Comment: Maybe we’ll someday discover the capital of Mitanni, Washshukkanni, which in the 15th century BCE, “emerged as a world power and the equal of Egypt and Babylonia” (“Nuzi and the Hurrians” Semitic Museum, Harvard University online) I studied for a short time one of its city excavations, ancient Nuzi (modern Yorghan Tepe) excavated by Starr of Harvard University, with Elizabeth Stone, PhD of Stony Brook University, who was trying to help train the Iraqis get artifacts back and who want their museum, sacked in a coalition “oversight”, in Baghdad, restored. She had specialized in ancient women’s rights and organizations in ancient times. I read sadly since 2003, they may have even less today, local Iraqi militias now in charge with their own laws.

Written by georgejmyersjr

06/09/2011 at 2:43 pm

It’s Time for the Peace Corps Administration to Wake Up and Reform

leave a comment »

Every Peace Corps volunteer affects an other American. I applied everywhere but Korea, my uncle went into the Army at 31, and, with an anthropolo­gy degree, offered to inoculate Koreans for TB. Since, a former President was jailed. I find it hard to believe a Korean couldn’t do so. Back to square one, where I work in American archaeolog­y and another story.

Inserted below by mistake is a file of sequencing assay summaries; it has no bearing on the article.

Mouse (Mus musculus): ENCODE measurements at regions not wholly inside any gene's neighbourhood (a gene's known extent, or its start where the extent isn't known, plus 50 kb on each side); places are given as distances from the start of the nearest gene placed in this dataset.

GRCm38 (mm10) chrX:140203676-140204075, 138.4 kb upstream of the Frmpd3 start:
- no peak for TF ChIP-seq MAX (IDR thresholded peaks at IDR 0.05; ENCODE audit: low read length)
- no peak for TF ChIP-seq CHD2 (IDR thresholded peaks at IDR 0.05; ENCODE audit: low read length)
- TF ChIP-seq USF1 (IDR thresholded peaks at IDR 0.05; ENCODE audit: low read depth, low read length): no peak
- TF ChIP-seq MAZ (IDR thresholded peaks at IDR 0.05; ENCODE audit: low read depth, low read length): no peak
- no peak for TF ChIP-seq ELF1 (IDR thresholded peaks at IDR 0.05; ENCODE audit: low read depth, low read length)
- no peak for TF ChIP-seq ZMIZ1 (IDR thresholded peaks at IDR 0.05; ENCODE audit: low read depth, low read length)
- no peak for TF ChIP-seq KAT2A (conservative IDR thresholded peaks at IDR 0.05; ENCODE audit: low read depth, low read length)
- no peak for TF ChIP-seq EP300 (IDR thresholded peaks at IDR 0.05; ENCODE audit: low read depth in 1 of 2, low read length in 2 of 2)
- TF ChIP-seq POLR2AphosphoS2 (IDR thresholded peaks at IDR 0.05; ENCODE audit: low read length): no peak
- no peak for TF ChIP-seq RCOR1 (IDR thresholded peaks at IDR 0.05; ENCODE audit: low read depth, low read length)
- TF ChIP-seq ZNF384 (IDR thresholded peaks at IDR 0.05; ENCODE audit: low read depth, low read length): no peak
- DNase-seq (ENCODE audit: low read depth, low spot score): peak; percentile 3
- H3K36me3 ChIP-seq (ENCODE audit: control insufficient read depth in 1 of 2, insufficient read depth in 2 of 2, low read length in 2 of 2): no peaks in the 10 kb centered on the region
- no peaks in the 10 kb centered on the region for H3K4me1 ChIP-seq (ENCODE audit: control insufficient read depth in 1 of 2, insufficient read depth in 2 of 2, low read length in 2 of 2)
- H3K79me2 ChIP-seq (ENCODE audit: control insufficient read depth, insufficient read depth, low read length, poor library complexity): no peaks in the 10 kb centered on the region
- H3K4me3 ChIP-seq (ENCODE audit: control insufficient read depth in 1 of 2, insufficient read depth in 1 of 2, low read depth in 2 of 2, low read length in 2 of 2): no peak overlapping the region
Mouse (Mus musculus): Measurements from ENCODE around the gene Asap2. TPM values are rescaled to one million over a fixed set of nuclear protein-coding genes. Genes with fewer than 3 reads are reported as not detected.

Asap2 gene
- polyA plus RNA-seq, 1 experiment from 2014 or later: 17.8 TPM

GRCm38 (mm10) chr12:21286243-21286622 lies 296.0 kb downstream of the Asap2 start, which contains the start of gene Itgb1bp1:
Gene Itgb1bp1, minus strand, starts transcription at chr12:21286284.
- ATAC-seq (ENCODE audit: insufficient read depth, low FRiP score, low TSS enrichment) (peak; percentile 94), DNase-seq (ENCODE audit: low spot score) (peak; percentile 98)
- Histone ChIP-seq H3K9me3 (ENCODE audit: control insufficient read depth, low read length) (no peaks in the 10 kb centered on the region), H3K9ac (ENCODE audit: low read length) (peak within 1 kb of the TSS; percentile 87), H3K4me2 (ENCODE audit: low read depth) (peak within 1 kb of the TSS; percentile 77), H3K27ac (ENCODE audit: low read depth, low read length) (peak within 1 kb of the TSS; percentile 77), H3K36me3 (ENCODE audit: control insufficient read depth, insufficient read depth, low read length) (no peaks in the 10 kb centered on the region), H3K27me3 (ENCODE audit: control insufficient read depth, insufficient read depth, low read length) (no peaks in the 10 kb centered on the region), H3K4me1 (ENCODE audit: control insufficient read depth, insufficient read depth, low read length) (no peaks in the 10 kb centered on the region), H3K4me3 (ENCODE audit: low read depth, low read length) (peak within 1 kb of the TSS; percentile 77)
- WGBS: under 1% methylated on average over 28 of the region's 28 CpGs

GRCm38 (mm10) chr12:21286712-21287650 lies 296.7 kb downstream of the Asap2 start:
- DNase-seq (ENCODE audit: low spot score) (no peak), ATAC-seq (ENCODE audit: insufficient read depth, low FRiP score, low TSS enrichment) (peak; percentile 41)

The Peace Corps thought it might be good to assist the archaeolog­y of the then declared independent Belize in the Mayan culture area on the Yucatan peninsula. I was told a number of people were accepted and shipped there according to a former Stony Brook University classmate. As it turned out, the person in charge of the antiquitie­s for that country, a trusted archaeolog­ist thought the idea a bad one. At the time a terrible civil war was also being fought in nearby Guatemala which has finally ended.

In both cases, and by the way it’s been found that UV light emitters in heating and cooling ducts of large structures is very effective in killing airborne TB bacteria, i.e. in shopping malls, government buildings, etc., that with the proper planning these ideas are good, but need better planning and review and are still important for the work in peace. Tried again, with somewhat different objectives would work. Once upon a time it was stated the Peace Corps were only accepting beekeepers­. Hope they helped the bees.

My condolence­s to the Shrivers, their kin and friends. Read the Article at HuffingtonPost

Written by georgejmyersjr

01/25/2011 at 9:18 pm

Troops’ gravestones have Pentagon slogans

leave a comment »

AP – ARLINGTON, Virginia – Unlike earlier wars, nearly all Arlington National Cemetery gravestones for troops killed in Iraq or Afghanistan are inscribed with the slogan-like operation names the Pentagon selected to promote public support for the conflicts.” Link

Dee Dee’s Mom was named Arlington (wouldn’t be her Dad would it?)

Written by georgejmyersjr

08/24/2005 at 3:53 am

%d bloggers like this: